Mon, 27 November 2017
Five articles from the January 2018 issue summarized in five minutes, with the addition of a brief editorial commentary. The 5-in-5 feature is designed to give readers an overview of articles that may pique their interest and encourage more detailed reading. It may also be used by busy readers who would prefer a brief audio summary in order to select the articles they want to read in full.
The featured articles for this month are "Meniscectomy and Resultant Articular Cartilage Lesions of the Knee Among Prospective National Football League Players: An Imaging and Performance Analysis", "Does the Arthroscopic Latarjet Procedure Effectively Correct “Off-Track” Hill-Sachs Lesions?", "Comparison of 2 Exercise Rehabilitation Programs for Multidirectional Instability of the Glenohumeral Joint: A Randomized Controlled Trial", "Clinical Outcomes of Knee Osteoarthritis Treated With an Autologous Protein Solution Injection: A 1-Year Pilot Double-Blinded Randomized Controlled Trial", and "Do Outcomes of Osteochondral Allograft Transplantation Differ Based on Age and Sex? A Comparative Matched Group Analysis".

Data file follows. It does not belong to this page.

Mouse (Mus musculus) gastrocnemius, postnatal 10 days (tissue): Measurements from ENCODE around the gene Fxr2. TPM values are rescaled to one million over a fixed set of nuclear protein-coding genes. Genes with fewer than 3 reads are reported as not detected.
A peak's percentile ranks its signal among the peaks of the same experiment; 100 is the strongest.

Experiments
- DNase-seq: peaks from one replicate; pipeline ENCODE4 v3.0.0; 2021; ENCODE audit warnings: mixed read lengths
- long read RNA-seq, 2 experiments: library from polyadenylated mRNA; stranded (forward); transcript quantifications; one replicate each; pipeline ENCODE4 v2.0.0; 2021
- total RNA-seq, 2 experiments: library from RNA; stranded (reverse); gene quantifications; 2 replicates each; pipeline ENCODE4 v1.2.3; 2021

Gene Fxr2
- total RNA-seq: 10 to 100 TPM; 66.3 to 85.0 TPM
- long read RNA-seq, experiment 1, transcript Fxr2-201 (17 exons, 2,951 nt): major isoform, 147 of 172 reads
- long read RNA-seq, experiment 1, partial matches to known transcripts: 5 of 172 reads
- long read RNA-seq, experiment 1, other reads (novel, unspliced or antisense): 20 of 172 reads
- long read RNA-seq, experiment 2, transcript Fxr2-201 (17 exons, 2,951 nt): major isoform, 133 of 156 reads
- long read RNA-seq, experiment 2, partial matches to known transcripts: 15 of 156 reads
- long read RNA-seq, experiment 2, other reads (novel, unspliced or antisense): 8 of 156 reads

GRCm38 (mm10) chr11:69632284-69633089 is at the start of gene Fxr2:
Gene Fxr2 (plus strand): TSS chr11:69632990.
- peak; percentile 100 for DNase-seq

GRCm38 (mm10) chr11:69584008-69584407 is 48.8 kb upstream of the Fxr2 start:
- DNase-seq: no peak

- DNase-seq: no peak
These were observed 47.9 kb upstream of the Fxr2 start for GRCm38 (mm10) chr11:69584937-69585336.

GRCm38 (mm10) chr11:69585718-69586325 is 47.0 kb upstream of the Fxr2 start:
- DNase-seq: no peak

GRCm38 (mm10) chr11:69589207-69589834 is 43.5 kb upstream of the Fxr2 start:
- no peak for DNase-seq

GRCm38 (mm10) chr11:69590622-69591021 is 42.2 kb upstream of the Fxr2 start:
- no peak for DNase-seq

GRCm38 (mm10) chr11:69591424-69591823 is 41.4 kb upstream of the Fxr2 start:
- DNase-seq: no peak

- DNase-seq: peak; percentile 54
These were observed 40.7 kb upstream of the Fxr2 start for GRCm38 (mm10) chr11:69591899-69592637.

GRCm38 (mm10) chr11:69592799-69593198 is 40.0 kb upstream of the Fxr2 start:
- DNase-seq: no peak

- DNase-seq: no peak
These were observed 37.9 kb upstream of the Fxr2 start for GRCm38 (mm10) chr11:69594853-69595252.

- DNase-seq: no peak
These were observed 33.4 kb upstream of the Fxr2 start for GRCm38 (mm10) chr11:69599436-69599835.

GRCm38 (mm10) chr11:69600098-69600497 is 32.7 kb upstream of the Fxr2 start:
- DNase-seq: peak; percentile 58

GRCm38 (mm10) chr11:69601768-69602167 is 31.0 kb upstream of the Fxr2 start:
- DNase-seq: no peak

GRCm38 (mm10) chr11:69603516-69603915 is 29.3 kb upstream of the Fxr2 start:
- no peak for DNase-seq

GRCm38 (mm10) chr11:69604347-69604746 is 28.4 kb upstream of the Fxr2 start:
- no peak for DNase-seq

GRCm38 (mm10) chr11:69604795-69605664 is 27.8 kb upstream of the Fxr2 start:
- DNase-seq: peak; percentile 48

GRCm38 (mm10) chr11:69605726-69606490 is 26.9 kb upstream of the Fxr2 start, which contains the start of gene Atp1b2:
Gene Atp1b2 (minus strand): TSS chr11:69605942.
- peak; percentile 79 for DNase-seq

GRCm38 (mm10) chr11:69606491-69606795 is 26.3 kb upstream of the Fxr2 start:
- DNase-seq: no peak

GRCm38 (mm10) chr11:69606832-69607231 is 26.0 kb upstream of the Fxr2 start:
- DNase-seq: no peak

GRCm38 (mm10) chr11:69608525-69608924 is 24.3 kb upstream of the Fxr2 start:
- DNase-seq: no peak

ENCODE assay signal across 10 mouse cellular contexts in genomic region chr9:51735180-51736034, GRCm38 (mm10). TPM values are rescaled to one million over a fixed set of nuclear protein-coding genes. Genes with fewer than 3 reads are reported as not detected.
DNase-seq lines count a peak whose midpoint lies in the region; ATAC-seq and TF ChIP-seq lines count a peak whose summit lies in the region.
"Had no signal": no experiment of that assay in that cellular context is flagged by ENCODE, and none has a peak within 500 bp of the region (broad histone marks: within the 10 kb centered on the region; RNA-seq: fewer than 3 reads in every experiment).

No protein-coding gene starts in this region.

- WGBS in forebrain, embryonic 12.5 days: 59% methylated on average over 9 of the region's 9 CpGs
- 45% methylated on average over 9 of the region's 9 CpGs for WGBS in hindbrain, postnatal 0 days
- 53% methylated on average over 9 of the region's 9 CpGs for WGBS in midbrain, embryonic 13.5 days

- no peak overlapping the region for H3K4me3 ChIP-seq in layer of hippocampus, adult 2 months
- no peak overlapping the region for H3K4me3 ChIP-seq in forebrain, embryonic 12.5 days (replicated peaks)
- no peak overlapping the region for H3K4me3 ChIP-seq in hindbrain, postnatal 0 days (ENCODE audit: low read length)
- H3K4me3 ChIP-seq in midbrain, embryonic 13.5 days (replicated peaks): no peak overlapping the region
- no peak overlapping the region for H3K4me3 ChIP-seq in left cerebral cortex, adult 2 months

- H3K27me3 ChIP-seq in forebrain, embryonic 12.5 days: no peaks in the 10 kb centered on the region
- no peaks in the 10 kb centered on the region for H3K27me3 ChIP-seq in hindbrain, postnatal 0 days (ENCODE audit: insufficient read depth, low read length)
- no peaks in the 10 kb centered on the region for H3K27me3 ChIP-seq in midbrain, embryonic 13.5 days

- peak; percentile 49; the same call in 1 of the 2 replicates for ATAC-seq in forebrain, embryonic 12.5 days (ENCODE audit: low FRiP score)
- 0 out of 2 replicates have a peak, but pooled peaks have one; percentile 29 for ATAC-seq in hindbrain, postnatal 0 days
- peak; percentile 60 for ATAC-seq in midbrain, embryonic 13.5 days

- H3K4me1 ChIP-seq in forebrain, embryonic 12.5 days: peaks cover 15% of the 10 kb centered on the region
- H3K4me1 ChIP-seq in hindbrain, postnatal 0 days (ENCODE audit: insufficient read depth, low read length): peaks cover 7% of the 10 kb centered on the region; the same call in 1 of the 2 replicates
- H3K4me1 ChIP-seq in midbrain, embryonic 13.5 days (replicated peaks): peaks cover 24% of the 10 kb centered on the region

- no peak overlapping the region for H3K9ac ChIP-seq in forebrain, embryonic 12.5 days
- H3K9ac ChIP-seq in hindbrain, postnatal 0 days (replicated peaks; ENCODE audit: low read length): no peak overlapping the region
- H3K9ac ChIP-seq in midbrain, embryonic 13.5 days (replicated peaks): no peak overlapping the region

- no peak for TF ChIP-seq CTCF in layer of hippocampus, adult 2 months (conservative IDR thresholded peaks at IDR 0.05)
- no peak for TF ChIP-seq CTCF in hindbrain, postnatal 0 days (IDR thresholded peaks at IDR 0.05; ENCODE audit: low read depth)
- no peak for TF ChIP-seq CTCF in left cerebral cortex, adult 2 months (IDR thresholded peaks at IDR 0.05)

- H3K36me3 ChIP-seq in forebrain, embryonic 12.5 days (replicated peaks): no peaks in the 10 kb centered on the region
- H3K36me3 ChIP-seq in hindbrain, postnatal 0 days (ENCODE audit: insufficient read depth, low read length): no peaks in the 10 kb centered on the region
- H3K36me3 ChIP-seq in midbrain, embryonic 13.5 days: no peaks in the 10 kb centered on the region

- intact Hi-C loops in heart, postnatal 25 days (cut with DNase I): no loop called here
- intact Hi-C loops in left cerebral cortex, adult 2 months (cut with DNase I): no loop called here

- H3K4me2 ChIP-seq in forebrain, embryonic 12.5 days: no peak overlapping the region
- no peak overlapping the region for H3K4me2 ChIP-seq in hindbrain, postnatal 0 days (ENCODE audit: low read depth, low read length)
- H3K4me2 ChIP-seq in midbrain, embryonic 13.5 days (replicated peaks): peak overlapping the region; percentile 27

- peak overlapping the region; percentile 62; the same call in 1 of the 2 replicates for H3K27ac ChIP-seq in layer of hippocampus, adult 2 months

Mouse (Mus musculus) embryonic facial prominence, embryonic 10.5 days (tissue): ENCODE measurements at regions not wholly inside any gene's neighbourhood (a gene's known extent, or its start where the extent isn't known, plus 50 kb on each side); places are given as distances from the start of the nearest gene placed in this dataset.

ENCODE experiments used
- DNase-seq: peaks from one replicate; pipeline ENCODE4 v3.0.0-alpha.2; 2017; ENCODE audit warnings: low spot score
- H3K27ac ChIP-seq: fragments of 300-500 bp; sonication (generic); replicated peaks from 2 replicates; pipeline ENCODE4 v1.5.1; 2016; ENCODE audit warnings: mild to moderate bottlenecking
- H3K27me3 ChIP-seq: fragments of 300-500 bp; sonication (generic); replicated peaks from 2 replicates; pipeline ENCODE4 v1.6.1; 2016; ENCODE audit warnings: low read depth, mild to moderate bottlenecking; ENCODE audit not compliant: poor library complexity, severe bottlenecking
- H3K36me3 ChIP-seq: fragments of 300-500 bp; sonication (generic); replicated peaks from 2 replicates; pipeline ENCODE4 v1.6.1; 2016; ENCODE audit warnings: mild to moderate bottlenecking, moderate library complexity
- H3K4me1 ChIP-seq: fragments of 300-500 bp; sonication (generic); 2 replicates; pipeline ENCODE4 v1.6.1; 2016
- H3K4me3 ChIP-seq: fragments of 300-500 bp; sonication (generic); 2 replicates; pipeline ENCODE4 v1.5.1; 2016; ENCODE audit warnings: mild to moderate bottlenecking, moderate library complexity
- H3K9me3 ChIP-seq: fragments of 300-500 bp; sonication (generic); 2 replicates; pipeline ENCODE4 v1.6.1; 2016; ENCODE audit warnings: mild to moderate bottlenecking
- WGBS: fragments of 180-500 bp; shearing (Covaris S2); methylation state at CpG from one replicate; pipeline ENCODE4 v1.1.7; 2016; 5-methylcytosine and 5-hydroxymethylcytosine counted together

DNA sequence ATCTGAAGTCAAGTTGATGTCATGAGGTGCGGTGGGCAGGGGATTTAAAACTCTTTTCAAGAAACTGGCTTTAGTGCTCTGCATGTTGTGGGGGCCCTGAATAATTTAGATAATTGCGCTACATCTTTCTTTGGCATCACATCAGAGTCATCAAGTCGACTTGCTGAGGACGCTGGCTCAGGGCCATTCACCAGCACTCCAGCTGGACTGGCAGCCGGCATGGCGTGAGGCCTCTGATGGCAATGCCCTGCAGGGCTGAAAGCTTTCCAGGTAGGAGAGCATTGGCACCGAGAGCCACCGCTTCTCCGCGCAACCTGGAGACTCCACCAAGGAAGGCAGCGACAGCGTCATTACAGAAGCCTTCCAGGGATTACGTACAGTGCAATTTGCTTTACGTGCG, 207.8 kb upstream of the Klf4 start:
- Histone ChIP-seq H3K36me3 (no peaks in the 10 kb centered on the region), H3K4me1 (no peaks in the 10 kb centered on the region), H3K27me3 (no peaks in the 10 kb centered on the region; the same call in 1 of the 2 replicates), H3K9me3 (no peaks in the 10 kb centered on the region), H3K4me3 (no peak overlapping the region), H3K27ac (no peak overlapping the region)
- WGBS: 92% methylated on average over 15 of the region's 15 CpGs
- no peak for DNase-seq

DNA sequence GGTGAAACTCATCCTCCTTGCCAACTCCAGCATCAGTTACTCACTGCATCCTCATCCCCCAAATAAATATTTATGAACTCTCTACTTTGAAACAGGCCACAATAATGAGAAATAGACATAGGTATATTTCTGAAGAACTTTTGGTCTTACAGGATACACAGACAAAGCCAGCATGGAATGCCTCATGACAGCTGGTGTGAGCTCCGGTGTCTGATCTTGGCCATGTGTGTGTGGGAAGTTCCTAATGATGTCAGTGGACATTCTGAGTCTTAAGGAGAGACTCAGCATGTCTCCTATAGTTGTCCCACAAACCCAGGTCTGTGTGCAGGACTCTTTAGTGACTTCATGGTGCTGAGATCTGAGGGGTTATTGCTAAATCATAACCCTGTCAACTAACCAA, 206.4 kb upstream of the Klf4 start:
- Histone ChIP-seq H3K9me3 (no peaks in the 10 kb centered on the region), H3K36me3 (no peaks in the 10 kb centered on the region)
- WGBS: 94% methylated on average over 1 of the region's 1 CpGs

Click here to read the articles.
Mon, 27 November 2017
AJSM January 2018 Podcast: The Effect of Hamstring Tendon Autograft Harvest on the Restoration of Knee Stability in the Setting of Concurrent Anterior Cruciate Ligament and Medial Collateral Ligament Injuries
A hamstring autograft is commonly used in anterior cruciate ligament (ACL) reconstruction (ACLR); however, there is evidence to suggest that the tendons harvested may contribute to medial knee instability.
We tested the hypothesis that the gracilis (G) and semitendinosus (ST) tendons significantly contribute to sagittal, coronal, and/or rotational knee stability in the setting of ACLR with a concurrent partial medial collateral ligament (MCL) injury.
After ACLR in knees with a concurrent partial MCL injury, the absence of loading on the G/ST did not significantly alter anterior stability. Simulated G/ST harvest did lead to increased valgus motion. These results may have important clinical implications and warrant further investigation to better outline the role of the medial hamstrings, particularly among patients with a concomitant ACL and MCL injury.
Click here to read the article.